Posted on Fri January 22, 2021.

Traditional Myanmar lacquerware, or “Yun Hde”, is one of the country’s most famous handicrafts and has a very unique style. Myanmar Lacquerware has a long tradition and the art of Lacquerware had existed mainly at Bagan, central part of Myanmar in 11th to 13th century A.D. Myanmar Lacquerware is widely used as kitchen ware, jewelry boxes souvenirs, home decorations and petitions. One of the oldest lacquers was indeed discovered in the pagoda Mingalazedi, one of the built last with Bagan (at the 13th century). Bagan is the major center for the lacquerware industry where the handicraft is still practiced in the traditional manner. Myanmar Lacquerware is ‘hand-made products’ or ‘handicrafts’ and it is made of lacquer and molded bamboo strips. This work is difficult and time-consuming (six months to a year for a single item), involving teamwork and seven steps— making the inner parts, lacquering, drying, washing, polishing, 7 layers of lacquering and decoration.

Making the inner parts

Lacquer sap (‘Thitsi’ from Myanmar forests) is the required main raw material needed to produce lacquerware.  Lacquer sap is used to make the product durable, water-proof, to enable the products to be decorated with designs.  Lacquer sap is produced in Shan State, Mawlamyaing, Ya-mae-tin, Mongywa and upper Myanmar.  Bamboo is also a main raw material for producing lacquerware.  Bamboo taken from the forests in Chin state and mostly transported from Katha, Shan State and upper Myanmar.  The bamboos used to make the inner part of the lacquerware and are used as the base to make these masterpieces and lacquer is applied at several stages to get the finishing touch.  The bamboo worked to give the shape of the desired object: bowls, dishes, vases, cuts, plates, various boxes, most famous being the box for betel leaves and nuts. The craftsman draws up the bamboo on forms.  In certain cases one uses also the horse’s tail.  Wood and cane are also used for bigger lacquerware products.  Major raw materials such as lacquer sap, bamboo, wood and cane are transported to Bagan via Irrawaddy River.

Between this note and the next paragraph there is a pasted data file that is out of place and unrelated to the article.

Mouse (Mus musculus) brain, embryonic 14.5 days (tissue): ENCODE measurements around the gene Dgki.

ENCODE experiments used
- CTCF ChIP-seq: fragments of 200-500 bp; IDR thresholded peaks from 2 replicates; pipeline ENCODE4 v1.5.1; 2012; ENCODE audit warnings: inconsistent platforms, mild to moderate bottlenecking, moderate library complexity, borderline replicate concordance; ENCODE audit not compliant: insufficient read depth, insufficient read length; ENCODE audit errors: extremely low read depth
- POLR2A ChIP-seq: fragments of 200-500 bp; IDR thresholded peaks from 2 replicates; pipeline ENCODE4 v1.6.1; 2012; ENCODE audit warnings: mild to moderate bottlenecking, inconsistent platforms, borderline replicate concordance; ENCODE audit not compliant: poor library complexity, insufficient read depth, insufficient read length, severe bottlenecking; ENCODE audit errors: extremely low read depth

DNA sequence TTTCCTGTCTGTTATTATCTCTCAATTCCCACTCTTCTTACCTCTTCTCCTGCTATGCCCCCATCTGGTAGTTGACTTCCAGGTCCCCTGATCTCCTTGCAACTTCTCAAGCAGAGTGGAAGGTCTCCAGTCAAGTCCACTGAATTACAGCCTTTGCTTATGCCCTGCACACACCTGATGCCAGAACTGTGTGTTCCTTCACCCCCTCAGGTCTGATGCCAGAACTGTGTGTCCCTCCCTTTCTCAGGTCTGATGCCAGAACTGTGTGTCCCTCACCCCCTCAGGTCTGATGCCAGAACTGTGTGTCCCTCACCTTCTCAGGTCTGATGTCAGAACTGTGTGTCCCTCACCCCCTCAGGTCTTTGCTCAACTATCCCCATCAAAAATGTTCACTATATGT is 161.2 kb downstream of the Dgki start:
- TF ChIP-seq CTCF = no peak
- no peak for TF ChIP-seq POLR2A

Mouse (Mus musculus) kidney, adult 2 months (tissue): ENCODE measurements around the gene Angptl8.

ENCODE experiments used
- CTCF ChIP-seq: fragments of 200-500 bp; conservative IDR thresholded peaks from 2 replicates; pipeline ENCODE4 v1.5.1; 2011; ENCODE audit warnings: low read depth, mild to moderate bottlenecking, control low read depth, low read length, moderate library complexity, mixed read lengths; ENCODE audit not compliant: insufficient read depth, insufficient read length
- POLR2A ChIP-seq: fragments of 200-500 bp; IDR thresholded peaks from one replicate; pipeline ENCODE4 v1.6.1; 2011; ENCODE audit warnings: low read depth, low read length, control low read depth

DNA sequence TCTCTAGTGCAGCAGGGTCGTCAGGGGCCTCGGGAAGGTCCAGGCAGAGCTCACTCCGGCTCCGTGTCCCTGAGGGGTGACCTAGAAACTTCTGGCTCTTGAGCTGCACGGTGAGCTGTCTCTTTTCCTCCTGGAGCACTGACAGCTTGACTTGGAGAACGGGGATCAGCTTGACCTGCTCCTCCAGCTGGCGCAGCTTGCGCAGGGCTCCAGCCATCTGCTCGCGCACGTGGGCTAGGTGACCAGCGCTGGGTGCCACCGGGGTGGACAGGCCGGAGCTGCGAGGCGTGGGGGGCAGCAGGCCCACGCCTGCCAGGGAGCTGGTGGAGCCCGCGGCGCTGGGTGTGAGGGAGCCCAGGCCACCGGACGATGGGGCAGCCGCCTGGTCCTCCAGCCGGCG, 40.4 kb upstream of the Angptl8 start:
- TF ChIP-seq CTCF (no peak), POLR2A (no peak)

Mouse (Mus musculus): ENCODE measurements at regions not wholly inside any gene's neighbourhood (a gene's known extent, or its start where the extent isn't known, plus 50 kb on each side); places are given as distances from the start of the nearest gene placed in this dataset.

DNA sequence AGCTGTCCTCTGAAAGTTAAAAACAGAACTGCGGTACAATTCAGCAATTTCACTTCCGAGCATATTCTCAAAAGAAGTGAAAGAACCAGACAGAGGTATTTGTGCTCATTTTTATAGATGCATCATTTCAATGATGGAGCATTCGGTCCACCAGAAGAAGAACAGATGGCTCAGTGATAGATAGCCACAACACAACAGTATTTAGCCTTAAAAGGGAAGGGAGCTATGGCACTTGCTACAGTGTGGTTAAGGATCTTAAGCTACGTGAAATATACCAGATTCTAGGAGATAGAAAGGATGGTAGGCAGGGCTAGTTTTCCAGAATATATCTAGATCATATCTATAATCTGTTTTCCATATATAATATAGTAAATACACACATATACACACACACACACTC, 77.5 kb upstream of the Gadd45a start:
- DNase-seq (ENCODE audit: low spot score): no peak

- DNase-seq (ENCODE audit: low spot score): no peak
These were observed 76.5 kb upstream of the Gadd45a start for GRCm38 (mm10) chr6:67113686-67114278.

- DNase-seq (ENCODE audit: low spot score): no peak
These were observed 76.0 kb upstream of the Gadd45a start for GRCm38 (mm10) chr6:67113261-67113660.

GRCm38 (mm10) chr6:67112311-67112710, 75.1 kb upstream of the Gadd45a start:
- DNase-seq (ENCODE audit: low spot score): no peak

One carries out the first lacquering the interior is covered with “Thayo” a made resin paste with lacquer and mixed ashes.  This work is in general carried out with the hand (or with very fine gloves).  The number of times where the object of layers will be coated determines the quality of the lacquer (at least to count seven times for a beautiful lacquer).  The layers of lacquer are coated with the hand to guarantee of it the smoothness, but also the regularity.  The craftsmen who carry out this work used this technique since generations and generations.  Most of the lacquerware makers are families working on this from generation to generation.



After the application is finished on the mold in bamboo, and then let it dry for about a week in an obscure and wet place.  They then apply a few more coats, each time adding sawdust, cotton fibers or crushed animal bones  and waiting for another week.  All the workshops of lacquer have thus places corresponding to necessary qualities where they store the lacquers in manufacture.  If the moisture is not sufficient, then good quality lacqureware will not be produced.


Once finished drying, the lacquers carefully are washed and sandpapered if necessary.  This stage is important for the quality of the future lacquer.  This washing and sandpapering is carried out some time with charcoal, resulting from very widespread trees in Myanmar like teak.